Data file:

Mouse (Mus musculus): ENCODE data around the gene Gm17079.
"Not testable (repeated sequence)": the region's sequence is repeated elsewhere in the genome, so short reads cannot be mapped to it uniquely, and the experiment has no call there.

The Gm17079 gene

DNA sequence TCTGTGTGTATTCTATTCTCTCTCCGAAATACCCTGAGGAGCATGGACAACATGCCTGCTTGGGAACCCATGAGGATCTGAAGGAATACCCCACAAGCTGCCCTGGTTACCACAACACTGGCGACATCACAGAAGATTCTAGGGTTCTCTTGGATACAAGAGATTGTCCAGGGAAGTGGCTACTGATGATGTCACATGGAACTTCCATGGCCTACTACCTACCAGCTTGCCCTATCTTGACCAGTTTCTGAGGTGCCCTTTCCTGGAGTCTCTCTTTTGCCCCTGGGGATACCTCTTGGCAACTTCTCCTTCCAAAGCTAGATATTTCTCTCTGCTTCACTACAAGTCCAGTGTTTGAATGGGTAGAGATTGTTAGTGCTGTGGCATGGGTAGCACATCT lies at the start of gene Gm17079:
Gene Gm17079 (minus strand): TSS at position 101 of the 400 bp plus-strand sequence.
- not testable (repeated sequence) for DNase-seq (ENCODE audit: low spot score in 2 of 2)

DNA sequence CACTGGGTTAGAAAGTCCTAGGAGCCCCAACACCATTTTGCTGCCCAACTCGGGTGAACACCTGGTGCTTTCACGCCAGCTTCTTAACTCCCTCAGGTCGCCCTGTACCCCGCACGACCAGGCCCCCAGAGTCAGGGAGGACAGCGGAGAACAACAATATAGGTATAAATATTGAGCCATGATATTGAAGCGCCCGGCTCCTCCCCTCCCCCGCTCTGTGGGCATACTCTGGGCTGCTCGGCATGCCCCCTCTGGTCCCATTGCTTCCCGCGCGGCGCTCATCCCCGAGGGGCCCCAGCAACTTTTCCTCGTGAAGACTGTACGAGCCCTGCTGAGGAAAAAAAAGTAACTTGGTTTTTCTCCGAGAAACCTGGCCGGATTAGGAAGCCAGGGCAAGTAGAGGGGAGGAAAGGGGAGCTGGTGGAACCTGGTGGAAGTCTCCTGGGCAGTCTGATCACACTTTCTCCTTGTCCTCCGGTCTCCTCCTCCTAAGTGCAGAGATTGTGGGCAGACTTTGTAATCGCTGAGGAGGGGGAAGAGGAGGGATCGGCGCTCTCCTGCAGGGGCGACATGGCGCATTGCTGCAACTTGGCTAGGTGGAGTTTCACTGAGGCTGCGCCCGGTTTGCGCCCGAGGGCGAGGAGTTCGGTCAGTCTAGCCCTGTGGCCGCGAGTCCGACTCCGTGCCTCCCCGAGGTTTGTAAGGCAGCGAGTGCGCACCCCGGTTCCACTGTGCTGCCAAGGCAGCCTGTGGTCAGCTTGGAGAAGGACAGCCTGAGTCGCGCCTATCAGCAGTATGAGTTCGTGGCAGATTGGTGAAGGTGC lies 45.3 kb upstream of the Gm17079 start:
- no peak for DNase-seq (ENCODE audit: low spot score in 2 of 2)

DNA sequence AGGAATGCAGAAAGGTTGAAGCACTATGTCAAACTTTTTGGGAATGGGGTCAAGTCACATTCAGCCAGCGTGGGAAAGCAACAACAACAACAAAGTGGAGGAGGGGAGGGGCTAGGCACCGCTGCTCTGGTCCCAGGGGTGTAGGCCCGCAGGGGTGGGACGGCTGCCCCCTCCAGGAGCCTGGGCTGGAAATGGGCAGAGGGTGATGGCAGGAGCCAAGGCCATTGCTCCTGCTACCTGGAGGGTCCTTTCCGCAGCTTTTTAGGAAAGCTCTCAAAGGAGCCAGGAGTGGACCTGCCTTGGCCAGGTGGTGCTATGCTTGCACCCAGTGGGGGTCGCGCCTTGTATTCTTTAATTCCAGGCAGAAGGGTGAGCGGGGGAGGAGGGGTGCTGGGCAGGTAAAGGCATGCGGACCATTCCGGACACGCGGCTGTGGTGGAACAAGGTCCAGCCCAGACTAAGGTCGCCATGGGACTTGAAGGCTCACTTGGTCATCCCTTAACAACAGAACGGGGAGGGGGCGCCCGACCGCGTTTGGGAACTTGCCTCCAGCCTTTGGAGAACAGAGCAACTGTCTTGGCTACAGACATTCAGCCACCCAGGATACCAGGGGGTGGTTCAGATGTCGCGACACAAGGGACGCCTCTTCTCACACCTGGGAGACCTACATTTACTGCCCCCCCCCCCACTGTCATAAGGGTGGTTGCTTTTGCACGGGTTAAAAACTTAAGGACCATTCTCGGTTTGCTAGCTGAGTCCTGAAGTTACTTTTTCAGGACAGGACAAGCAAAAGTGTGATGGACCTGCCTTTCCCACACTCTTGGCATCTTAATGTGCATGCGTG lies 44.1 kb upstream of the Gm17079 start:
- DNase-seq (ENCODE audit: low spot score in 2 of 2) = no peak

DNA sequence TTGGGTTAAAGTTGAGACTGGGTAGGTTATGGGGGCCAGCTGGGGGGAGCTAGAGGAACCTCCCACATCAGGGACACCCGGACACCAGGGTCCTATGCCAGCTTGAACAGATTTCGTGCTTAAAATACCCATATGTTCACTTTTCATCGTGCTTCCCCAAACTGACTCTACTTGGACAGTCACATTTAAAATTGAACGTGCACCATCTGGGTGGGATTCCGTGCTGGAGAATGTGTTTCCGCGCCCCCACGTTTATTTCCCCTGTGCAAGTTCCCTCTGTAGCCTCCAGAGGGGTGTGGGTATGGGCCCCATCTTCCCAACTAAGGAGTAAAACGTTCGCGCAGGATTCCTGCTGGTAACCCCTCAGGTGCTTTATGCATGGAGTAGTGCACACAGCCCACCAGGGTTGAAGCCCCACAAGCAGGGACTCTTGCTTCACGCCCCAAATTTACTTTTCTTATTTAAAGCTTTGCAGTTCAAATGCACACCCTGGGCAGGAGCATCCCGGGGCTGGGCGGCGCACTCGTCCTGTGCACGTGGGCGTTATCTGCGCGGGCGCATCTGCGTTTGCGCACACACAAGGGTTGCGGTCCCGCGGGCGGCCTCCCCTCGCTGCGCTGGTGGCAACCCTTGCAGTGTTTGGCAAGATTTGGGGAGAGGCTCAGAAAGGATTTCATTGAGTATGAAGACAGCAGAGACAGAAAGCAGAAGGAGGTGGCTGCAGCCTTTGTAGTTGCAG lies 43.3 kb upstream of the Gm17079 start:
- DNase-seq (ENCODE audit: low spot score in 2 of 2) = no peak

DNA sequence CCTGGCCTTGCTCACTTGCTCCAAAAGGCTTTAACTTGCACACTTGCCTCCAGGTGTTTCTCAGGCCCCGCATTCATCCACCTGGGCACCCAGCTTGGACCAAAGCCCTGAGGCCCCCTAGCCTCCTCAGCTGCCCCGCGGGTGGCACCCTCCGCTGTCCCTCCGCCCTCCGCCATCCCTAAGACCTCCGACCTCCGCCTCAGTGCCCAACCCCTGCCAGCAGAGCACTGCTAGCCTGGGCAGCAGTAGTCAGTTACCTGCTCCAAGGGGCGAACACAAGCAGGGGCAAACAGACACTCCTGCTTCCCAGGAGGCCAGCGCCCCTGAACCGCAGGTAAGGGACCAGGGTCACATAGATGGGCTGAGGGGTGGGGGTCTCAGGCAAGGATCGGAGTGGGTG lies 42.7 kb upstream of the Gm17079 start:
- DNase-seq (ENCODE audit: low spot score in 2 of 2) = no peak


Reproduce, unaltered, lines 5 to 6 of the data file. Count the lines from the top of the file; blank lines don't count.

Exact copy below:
Gene Gm17079 (minus strand): TSS at position 101 of the 400 bp plus-strand sequence.
- not testable (repeated sequence) for DNase-seq (ENCODE audit: low spot score in 2 of 2)